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In the above example, we have two anchor members joined by a UNION and then we have the recursive member. The first 2 rows are provided by the anchor members. The anchor_member column helps identify which anchor member's result set is being recursed over. The recursive member first operates on the result set of the second anchor member. After completely recursing over the second anchor member, it moves on to the first one.

Lets now take an example with multiple recursive members. Please note that I have changed the termination condition so that we don't end up with a giant result set.

WITH cte_recursive( sequence, recursive_member, iteration )
AS (
    -- anchor member
    SELECT 
        1 as 'sequence', 
        cast('' as varchar(10)) as 'recursive_member', 
        0 as iteration

    UNION ALL

    -- recursive member 1
    SELECT 
        (sequence+1) as 'sequence', 
        cast('first' as varchar(10)) as 'recursive_member', 
        (iteration+1) as iteration
    FROM cte_recursive
    WHERE sequence < 4 -- termination condition 

    UNION ALL

    -- recursive member 2
    SELECT 
        (sequence+1) as 'sequence', 
        cast('second' as varchar(10)) as 'recursive_member', 
        (iteration+1) as iteration
    FROM cte_recursive
    WHERE sequence < 4 -- termination condition 
)
SELECT * FROM cte_recursive;

/*

sequence    recursive_member iteration
---------------- ---------------- -----------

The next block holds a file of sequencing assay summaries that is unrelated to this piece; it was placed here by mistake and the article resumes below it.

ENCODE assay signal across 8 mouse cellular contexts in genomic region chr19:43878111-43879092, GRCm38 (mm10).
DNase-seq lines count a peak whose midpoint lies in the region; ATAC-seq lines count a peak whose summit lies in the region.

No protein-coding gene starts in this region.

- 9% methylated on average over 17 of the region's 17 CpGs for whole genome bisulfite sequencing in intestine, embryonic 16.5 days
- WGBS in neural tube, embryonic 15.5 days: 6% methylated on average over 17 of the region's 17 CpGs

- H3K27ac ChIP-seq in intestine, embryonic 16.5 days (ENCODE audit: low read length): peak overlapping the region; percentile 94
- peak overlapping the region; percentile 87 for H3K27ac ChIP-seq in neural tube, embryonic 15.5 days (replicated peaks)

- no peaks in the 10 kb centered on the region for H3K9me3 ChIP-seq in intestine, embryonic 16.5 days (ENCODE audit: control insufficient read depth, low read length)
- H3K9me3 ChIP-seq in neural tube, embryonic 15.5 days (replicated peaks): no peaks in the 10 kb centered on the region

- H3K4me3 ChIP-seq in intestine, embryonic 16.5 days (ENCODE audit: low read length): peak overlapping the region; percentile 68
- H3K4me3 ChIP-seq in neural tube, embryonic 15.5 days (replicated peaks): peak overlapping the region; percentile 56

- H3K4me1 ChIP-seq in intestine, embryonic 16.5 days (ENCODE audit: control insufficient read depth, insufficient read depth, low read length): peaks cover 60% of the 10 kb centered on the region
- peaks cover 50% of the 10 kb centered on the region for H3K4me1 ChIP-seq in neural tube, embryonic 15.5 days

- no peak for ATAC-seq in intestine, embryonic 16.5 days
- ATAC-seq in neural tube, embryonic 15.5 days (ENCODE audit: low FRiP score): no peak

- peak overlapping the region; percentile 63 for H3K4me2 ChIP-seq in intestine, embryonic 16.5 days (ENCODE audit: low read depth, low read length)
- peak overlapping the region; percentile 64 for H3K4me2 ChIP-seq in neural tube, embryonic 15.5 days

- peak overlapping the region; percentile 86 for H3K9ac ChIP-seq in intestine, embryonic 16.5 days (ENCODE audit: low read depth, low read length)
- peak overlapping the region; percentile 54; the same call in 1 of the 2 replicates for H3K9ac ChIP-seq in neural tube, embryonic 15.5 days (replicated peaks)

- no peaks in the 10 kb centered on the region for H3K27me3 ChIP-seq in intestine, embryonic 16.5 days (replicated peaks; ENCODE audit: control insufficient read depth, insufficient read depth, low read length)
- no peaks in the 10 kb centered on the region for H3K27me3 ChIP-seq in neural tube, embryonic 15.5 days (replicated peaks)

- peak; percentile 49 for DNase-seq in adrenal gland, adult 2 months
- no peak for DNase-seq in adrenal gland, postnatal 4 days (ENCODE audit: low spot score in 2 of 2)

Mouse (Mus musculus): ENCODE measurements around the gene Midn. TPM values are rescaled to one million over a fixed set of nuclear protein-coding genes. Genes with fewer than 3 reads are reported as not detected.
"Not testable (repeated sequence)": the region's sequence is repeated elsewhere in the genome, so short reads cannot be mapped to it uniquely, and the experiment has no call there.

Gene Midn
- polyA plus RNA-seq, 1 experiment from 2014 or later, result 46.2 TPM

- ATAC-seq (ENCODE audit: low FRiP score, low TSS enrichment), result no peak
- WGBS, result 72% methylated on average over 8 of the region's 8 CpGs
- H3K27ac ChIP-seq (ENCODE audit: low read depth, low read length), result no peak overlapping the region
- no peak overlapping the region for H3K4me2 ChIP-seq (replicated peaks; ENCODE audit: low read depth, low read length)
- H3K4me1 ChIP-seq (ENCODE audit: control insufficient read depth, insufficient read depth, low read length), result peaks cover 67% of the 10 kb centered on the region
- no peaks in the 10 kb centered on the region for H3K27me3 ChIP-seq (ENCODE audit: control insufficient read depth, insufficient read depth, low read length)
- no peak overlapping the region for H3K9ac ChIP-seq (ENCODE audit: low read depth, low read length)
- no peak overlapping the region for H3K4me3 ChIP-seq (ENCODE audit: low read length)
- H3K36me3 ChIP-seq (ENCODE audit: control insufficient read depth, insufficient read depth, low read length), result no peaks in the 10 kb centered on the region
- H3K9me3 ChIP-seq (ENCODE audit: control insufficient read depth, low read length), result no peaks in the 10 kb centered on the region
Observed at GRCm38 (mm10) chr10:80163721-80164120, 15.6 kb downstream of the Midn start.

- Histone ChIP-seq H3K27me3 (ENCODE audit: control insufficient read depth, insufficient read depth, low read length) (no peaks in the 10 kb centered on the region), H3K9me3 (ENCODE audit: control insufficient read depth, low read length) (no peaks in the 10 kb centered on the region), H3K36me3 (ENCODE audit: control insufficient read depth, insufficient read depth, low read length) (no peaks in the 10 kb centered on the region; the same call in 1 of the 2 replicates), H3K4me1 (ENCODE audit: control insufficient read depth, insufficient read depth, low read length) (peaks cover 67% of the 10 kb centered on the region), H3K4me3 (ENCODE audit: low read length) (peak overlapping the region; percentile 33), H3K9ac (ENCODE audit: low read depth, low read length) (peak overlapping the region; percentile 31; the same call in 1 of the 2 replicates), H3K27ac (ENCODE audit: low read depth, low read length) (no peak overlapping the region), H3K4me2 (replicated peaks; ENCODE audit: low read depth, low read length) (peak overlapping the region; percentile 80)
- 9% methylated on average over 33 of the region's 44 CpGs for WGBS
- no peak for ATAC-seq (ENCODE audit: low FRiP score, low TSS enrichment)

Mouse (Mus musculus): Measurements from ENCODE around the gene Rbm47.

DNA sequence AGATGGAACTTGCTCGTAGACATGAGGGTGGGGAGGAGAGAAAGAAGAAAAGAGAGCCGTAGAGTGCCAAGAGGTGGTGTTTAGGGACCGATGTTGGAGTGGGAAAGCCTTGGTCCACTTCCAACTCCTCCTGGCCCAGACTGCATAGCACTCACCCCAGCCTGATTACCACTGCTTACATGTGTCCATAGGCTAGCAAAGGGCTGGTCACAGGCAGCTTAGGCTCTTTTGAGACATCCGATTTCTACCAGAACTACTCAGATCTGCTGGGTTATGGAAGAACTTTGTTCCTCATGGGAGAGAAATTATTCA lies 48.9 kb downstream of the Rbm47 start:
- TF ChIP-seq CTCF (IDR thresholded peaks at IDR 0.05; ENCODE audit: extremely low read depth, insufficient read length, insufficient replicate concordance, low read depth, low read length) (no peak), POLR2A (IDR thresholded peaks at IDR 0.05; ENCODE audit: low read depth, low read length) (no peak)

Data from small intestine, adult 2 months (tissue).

1                            0
2           first            1
2           second           1
3           first            2
3           second           2
4           first            3
4           second           3
4           first            3
4           second           3
3           first            2
3           second           2
4           first            3
4           second           3
4           first            3
4           second           3

*/
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Ok so we have two recursive members now. Why are we using CAST() for the recursive_member columns? That is because the CTE is not aware of the datatype and length of the literal values we have used as column values so we must specify that else it'll throw an error. Go ahead and remove those CAST() calls and see what the error is all about.

If you need help understanding how the above result set is generated, follow the flow of control represented by numbers on the arrows in the image below.

flow of control during recursion

Also here is the division in the result sets generated by each iteration of the CTEs.

T0

sequence    recursive_member iteration
---------------- ---------------- -----------
1                            0


T1

sequence    recursive_member iteration
---------------- ---------------- -----------
2           first            1
2           second           1


T2

sequence    recursive_member iteration
---------------- ---------------- -----------
3           first            2
3           second           2


T3

sequence    recursive_member iteration
---------------- ---------------- -----------